Highly Superporous Scaffolds for SCI

Highly Superporous Scaffolds for SCI


J Biomed Mater Res A. 2011 Dec 15;99(4):618-29. doi: 10.1002/jbm.a.33221. Epub 2011 Sep 27.
Highly superporous cholesterol-modified poly(2-hydroxyethyl methacrylate) scaffolds for spinal cord injury repair.

Kubinová S, Horák D, Hejčl A, Plichta Z, Kotek J, Syková E.
Source

Institute of Experimental Medicine, Academy of Sciences of the Czech Republic, Víden̆ská 1083, 14220 Prague 4, Czech Republic. sarka.k@biomed.cas.cz.

Abstract

Modifications of poly(2-hydroxyethyl methacrylate) (PHEMA) with cholesterol and the introduction of large pores have been developed to create highly superporous hydrogels that promote cell-surface interactions and that can serve as a permissive scaffold for spinal cord injury (SCI) treatment. Highly superporous cholesterol-modified PHEMA scaffolds have been prepared by the bulk radical copolymerization of 2-hydroxyethyl methacrylate (HEMA), cholesterol methacrylate (CHLMA), and ethylene dimethacrylate (EDMA) cross-linking agent in the presence of ammonium oxalate crystals to establish interconnected pores in the scaffold. Moreover, 2-[(methoxycarbonyl)methoxy]ethyl methacrylate (MCMEMA) was incorporated in the polymerization recipe and hydrolyzed, thus introducing carboxyl groups in the hydrogel to control its swelling and softness. The hydrogels supported the in vitro adhesion and proliferation of rat mesenchymal stem cells. In an in vivo study of acute rat SCI, hydrogels were implanted to bridge a hemisection cavity. Histological evaluation was done 4 weeks after implantation and revealed the good incorporation of the implanted hydrogels into the surrounding tissue, the progressive infiltration of connective tissue and the ingrowth of neurofilaments, Schwann cells, and blood vessels into the hydrogel pores. The results show that highly superporous cholesterol-modified PHEMA hydrogels have bioadhesive properties and are able to bridge a spinal cord lesion. © 2011 Wiley Periodicals, Inc. J Biomed Mater Res Part A:, 2011.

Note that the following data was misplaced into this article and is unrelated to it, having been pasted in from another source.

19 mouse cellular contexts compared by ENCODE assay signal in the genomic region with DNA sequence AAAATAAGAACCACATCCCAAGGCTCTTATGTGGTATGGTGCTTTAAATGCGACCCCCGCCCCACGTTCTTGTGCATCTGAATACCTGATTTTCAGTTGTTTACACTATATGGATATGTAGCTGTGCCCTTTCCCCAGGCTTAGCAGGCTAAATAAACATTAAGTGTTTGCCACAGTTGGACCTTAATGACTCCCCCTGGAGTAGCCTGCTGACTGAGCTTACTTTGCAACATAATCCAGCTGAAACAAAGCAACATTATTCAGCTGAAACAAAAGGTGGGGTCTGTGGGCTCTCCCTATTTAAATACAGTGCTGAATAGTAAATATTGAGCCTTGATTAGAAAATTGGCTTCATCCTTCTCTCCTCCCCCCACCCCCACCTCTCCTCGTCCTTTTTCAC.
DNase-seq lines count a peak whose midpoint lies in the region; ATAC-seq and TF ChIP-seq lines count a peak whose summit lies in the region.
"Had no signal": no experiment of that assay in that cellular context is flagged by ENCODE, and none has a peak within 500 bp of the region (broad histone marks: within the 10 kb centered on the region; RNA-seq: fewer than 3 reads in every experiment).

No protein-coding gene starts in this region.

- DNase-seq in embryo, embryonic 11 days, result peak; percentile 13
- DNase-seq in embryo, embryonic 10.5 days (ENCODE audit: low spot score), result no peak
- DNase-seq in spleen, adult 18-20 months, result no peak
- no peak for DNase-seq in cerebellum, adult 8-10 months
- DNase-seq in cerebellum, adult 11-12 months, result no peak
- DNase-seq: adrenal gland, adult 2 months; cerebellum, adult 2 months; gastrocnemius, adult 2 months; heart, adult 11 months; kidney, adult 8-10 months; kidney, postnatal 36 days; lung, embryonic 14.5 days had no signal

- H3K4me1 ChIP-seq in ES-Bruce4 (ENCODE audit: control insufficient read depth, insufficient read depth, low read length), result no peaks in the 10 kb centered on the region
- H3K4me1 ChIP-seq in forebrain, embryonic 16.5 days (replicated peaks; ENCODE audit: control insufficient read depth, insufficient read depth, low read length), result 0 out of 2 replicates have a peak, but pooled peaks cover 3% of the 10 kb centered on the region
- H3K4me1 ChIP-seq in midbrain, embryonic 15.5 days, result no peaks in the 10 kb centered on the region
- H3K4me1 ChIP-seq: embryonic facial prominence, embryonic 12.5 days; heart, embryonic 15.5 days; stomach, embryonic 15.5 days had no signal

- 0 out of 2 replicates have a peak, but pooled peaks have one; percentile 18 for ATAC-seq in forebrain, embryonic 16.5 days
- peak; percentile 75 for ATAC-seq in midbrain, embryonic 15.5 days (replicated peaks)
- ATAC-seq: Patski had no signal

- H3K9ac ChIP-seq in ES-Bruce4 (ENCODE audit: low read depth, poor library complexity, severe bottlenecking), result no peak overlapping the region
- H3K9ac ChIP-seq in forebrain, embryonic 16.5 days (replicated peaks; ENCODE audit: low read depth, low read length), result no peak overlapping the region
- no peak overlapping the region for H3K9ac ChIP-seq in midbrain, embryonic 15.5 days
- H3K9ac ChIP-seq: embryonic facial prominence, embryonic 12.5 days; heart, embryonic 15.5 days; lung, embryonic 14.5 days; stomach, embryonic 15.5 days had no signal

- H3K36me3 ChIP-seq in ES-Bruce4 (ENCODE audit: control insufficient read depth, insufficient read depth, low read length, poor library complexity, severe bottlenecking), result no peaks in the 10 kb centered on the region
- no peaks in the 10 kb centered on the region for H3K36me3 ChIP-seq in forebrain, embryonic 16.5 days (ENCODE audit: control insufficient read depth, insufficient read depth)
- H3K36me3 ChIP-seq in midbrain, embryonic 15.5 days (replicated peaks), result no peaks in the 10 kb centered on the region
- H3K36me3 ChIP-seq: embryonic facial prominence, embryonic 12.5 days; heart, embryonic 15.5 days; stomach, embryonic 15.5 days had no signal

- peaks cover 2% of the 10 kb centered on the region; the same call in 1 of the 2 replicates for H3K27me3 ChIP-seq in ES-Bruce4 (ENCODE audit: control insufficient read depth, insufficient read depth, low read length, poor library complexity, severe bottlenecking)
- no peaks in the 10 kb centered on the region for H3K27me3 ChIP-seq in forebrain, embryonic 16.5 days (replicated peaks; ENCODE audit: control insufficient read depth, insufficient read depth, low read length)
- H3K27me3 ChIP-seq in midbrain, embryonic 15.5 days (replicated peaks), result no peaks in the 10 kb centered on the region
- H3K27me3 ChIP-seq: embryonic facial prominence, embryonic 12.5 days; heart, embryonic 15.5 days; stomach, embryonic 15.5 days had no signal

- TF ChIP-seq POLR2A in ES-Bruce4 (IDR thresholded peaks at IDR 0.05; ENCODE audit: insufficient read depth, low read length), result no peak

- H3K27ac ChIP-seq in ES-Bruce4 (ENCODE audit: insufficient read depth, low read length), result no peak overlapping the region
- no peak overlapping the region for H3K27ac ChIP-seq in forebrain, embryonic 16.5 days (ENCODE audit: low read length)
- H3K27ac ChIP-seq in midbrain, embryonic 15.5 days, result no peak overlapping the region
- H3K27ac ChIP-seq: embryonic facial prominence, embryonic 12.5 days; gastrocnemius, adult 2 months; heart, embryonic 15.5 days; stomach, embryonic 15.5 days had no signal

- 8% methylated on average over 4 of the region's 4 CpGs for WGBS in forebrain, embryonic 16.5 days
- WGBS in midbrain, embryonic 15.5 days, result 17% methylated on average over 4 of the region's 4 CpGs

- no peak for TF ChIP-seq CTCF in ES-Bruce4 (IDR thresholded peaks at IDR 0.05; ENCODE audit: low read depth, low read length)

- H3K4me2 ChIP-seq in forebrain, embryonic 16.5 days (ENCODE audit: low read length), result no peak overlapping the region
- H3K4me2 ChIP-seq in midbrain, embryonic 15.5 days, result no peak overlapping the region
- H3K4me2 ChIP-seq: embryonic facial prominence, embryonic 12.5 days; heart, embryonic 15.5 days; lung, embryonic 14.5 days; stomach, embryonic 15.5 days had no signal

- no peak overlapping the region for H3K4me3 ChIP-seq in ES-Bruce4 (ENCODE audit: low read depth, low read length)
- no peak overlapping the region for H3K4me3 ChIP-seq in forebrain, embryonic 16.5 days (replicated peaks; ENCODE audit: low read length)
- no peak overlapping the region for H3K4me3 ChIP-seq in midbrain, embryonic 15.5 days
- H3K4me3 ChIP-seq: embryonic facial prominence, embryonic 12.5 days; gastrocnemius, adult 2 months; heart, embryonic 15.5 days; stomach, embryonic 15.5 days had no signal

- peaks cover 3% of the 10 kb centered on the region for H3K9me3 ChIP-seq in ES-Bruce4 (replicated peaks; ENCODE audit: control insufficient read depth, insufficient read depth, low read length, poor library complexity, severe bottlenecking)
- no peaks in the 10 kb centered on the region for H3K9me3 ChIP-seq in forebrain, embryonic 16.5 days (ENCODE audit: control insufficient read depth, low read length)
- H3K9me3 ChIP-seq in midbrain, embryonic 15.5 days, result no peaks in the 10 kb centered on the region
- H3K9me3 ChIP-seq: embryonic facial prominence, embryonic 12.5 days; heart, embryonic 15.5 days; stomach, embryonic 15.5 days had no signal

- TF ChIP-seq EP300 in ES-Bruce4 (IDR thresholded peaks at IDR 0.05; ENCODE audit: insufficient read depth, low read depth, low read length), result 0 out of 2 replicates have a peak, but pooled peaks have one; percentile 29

http://www.ncbi.nlm.nih.gov/pubmed/21953978

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